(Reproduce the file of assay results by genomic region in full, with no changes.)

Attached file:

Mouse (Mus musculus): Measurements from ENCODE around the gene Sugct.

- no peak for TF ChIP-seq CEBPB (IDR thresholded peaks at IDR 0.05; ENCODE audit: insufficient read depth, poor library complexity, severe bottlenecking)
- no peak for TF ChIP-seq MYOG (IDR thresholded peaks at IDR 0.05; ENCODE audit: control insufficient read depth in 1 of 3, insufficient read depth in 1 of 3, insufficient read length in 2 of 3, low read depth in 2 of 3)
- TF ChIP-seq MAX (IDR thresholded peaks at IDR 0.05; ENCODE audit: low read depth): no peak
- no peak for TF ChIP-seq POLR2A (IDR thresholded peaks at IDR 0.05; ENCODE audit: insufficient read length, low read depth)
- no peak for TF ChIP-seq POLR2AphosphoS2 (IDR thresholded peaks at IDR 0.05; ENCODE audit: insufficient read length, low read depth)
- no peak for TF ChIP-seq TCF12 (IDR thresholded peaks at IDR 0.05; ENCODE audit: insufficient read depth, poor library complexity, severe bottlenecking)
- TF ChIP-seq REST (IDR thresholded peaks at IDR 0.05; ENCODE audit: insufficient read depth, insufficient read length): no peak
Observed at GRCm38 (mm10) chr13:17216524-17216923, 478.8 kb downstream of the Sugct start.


Mouse (Mus musculus): Measurements from ENCODE around the gene Sugct.

- no peak for TF ChIP-seq CEBPB (IDR thresholded peaks at IDR 0.05; ENCODE audit: insufficient read depth, poor library complexity, severe bottlenecking)
- no peak for TF ChIP-seq MYOG (IDR thresholded peaks at IDR 0.05; ENCODE audit: control insufficient read depth in 1 of 3, insufficient read depth in 1 of 3, insufficient read length in 2 of 3, low read depth in 2 of 3)
- TF ChIP-seq MAX (IDR thresholded peaks at IDR 0.05; ENCODE audit: low read depth): no peak
- no peak for TF ChIP-seq POLR2A (IDR thresholded peaks at IDR 0.05; ENCODE audit: insufficient read length, low read depth)
- no peak for TF ChIP-seq POLR2AphosphoS2 (IDR thresholded peaks at IDR 0.05; ENCODE audit: insufficient read length, low read depth)
- no peak for TF ChIP-seq TCF12 (IDR thresholded peaks at IDR 0.05; ENCODE audit: insufficient read depth, poor library complexity, severe bottlenecking)
- TF ChIP-seq REST (IDR thresholded peaks at IDR 0.05; ENCODE audit: insufficient read depth, insufficient read length): no peak
Observed at GRCm38 (mm10) chr13:17216524-17216923, 478.8 kb downstream of the Sugct start.